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Beware the Stock Photographer: Picking Your Pictures.

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Beware the Stock Photographer: Picking Your Pictures.  


You can always tell the websites that want to be big, but aren't. How? By the sheer number of stock photographs plastered all over the design. If you've ever been to a business' website and seen one of those ubiquitous photos of a guy in a suit or a woman smiling and wearing a headset, you'll know what I mean. Before you venture into the world of stock photography for yourself, there are a few things you need to know.
How Stock Photography Works.
Stock photography companies have libraries of photographs that they believe will be useful in graphic design. If you're starting a site about tennis, for example, you'll no doubt be able to find stock photos of tennis balls, tennis players, tennis courts, and so on all of which can be integrated into your design. The photographs broadly fall into three categories: landscapes (including landmarks), objects, and models (people posing in a particular way).
There are two types of stock photography: royalty-based, and royalty-free. In royalty-based stock photography, you pay a small fee each time you use an image a part of this fee will go to the company, part to the photographer, and often part to the model (if any). For the royalty-free version, you pay one flat up-front fee and get a license to re-use the image as many times as you want.
Unfortunately, when stock photography is used on the web, it pretty much has to be royalty-free: there's just no way of tracking use in a way that would create a sensible royalty structure. This means that stock photography for the web is typically very expensive: you basically have to buy a permanent license for an image you only want to use once. This, in turn, forces people towards lower-end, cheaper stock photos, which is how we all end up with uninspiring pictures of some guy in a suit.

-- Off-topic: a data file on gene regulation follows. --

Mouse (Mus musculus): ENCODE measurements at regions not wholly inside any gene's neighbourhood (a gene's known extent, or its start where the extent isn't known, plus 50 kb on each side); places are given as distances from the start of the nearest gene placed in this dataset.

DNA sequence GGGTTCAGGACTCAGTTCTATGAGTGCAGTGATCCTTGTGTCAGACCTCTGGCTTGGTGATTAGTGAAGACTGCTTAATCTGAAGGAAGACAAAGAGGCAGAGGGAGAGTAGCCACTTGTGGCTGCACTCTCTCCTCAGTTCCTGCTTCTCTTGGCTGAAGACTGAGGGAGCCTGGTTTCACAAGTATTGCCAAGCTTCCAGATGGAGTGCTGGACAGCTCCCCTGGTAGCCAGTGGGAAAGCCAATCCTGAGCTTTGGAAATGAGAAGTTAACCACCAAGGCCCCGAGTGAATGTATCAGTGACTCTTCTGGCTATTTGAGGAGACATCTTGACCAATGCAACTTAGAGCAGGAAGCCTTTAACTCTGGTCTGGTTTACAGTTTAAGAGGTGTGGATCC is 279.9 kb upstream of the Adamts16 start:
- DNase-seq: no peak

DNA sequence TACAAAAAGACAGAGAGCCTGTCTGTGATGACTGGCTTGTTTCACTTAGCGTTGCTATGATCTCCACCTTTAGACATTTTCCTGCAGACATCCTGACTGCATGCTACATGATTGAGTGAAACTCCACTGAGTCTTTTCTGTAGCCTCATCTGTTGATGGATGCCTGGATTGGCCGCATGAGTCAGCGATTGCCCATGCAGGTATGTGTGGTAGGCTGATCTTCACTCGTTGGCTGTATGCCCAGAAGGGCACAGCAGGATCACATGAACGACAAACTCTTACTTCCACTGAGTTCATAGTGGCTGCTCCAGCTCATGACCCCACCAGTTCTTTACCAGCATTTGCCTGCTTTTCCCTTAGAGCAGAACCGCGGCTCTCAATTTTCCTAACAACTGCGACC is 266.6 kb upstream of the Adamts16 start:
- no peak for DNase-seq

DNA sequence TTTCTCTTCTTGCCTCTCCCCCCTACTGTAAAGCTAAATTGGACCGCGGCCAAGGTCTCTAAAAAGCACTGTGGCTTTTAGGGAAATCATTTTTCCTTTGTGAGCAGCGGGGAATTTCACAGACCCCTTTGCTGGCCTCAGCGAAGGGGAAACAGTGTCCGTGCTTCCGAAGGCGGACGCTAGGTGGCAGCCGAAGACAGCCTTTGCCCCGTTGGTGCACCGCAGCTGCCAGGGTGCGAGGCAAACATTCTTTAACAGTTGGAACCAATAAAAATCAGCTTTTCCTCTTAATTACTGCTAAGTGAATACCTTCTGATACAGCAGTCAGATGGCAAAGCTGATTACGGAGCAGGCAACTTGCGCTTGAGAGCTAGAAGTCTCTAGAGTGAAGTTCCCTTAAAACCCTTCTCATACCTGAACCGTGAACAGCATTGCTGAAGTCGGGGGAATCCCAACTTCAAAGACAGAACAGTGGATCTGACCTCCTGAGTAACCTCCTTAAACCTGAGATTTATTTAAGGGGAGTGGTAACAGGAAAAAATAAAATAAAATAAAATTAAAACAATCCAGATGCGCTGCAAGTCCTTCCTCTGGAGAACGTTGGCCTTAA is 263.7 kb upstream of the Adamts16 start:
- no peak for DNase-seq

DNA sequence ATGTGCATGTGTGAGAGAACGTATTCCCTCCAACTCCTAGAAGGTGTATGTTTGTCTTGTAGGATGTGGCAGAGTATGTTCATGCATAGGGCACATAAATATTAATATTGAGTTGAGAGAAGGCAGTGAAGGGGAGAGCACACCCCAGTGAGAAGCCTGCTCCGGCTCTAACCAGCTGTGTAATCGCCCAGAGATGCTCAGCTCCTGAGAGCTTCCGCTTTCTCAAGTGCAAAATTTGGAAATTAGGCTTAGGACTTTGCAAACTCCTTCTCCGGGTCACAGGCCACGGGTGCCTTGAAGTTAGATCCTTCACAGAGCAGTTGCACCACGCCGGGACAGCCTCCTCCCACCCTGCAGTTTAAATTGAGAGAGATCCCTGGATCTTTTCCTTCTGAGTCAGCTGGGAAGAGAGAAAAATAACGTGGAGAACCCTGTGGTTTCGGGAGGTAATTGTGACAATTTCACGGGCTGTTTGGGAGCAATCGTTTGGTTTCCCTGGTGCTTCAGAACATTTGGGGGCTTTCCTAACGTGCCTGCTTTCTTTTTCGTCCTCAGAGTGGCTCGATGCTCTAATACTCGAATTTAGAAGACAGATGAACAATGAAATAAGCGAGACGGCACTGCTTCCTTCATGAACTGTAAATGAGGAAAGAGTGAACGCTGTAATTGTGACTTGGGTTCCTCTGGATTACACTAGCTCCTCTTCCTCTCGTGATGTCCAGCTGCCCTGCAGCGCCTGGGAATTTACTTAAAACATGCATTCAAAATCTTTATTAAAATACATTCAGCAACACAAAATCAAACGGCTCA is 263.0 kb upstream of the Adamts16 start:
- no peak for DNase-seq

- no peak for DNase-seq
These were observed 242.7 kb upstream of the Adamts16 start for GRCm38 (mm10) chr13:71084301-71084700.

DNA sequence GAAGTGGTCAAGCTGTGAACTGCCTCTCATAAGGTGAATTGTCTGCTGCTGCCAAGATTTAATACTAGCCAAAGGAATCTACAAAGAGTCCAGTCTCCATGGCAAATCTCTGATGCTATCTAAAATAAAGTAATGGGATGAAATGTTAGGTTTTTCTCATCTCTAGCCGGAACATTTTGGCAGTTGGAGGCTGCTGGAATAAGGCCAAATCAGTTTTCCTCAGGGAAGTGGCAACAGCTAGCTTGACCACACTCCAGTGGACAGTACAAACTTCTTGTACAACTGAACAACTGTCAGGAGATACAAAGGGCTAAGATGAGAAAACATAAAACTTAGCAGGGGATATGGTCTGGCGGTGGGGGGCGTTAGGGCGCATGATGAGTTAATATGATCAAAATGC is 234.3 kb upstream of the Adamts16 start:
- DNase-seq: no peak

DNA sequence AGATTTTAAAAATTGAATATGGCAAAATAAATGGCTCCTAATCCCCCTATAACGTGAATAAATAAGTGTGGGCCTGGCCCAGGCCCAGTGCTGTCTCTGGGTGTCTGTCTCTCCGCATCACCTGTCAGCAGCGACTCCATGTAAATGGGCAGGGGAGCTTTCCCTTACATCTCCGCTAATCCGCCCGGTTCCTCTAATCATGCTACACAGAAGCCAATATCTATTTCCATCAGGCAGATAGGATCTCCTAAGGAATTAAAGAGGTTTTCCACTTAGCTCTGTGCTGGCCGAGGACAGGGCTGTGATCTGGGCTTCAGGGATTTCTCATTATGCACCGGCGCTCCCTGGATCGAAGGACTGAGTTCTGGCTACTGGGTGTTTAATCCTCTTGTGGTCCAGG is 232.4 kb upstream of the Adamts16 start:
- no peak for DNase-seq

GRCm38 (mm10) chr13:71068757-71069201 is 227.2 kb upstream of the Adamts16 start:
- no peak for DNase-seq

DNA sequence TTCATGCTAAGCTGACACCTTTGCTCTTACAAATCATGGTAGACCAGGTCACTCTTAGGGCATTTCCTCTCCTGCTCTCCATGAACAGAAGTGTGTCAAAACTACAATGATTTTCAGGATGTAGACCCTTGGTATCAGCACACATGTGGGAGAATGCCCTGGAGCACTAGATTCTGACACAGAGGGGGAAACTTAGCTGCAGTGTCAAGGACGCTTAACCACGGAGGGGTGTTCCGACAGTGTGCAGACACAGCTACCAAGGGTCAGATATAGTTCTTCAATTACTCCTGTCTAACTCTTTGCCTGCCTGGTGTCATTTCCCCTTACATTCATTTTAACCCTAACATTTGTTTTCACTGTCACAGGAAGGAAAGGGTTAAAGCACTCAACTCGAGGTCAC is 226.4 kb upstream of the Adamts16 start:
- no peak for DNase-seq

Is It Worth It?
In most cases, then, stock photography on the web simply isn't worth it, at least when it comes from the established companies. You can pay absolutely hundreds of dollars and end up with images that aren't exactly anything to write home about. If you're a big corporation and you're planning to use the same image for a year, then perhaps but even then it's unlikely.
Look at it this way: not only are you going to end up paying an absolute premium to use relatively mediocre images on your site, but all your competitors will have easy access to the same ones too, and might even use them without noticing.
There are plenty of sites on the web devoted to tracking how often stock photos turn up in different contexts. Magazines regularly have to send ads back to advertisers because two ads have ended up using the same stock photo for wildly different products? Wouldn't you be embarrassed to have some site circle that girl you put next to 'friendly customer service' and then present their visitors with the same picture playing all sorts of roles at other sites? I know I would be.
Cheaper Stock Photos.
Instead of jumping on the stock photo bandwagon, then, the much better alternative is this: do it yourself! In most cases, you can create stock photos that are just as good as, if not better than, the stock ones. Why pay $100 for a picture of a pencil when you have a digital camera and a pencil of your own?
If you don't have access to the thing you want to photograph, though (you don't own that object, or live near that place), then an excellent alternative is to go looking for appealing amateur photography. If you look around, you'll find people with great photos who are willing to let you use them, often in exchange for nothing more than a credit and a link back.
Alternatively, you can use stock photography sites that aren't big and 'established', but are more like groups of enthusiasts, doing it because they like to and charging minimal prices to get their work out there. Take a look at istockphoto.com, for example, where many photos are only $1.

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